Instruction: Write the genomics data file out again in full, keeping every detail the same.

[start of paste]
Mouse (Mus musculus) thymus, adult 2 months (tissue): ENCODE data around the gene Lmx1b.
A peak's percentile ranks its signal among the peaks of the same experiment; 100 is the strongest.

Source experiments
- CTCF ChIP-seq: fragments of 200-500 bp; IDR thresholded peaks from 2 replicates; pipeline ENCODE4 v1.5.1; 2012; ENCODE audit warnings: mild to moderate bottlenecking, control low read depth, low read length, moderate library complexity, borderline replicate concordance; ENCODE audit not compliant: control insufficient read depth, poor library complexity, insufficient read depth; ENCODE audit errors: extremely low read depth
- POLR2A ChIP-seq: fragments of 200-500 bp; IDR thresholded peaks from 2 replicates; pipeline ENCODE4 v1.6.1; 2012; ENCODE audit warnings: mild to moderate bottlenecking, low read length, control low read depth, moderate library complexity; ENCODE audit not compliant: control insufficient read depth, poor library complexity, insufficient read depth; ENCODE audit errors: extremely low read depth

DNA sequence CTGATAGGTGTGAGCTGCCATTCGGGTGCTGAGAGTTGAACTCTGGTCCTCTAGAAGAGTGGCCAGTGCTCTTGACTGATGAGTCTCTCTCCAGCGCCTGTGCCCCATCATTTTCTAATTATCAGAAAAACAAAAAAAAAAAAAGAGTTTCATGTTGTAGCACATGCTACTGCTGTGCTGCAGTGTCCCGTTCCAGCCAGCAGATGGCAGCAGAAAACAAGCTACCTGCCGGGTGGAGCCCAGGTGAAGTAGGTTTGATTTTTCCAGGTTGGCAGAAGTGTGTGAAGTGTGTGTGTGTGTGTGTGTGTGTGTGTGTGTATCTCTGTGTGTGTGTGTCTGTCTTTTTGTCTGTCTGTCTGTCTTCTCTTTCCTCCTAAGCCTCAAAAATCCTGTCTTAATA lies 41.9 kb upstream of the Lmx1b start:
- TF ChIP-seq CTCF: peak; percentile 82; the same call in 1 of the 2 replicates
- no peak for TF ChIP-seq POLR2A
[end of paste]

Mouse (Mus musculus) thymus, adult 2 months (tissue): ENCODE data around the gene Lmx1b.
A peak's percentile ranks its signal among the peaks of the same experiment; 100 is the strongest.

Source experiments
- CTCF ChIP-seq: fragments of 200-500 bp; IDR thresholded peaks from 2 replicates; pipeline ENCODE4 v1.5.1; 2012; ENCODE audit warnings: mild to moderate bottlenecking, control low read depth, low read length, moderate library complexity, borderline replicate concordance; ENCODE audit not compliant: control insufficient read depth, poor library complexity, insufficient read depth; ENCODE audit errors: extremely low read depth
- POLR2A ChIP-seq: fragments of 200-500 bp; IDR thresholded peaks from 2 replicates; pipeline ENCODE4 v1.6.1; 2012; ENCODE audit warnings: mild to moderate bottlenecking, low read length, control low read depth, moderate library complexity; ENCODE audit not compliant: control insufficient read depth, poor library complexity, insufficient read depth; ENCODE audit errors: extremely low read depth

DNA sequence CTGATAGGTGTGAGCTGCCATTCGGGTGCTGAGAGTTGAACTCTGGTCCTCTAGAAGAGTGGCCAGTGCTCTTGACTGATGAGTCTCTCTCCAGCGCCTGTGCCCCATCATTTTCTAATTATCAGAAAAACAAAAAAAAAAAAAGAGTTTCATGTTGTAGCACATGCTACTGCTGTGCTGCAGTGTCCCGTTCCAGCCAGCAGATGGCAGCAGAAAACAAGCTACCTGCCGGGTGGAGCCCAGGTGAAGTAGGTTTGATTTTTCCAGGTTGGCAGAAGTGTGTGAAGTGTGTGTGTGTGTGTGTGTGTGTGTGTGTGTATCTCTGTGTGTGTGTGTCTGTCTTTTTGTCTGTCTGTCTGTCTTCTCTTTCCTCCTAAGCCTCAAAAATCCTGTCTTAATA lies 41.9 kb upstream of the Lmx1b start:
- TF ChIP-seq CTCF: peak; percentile 82; the same call in 1 of the 2 replicates
- no peak for TF ChIP-seq POLR2A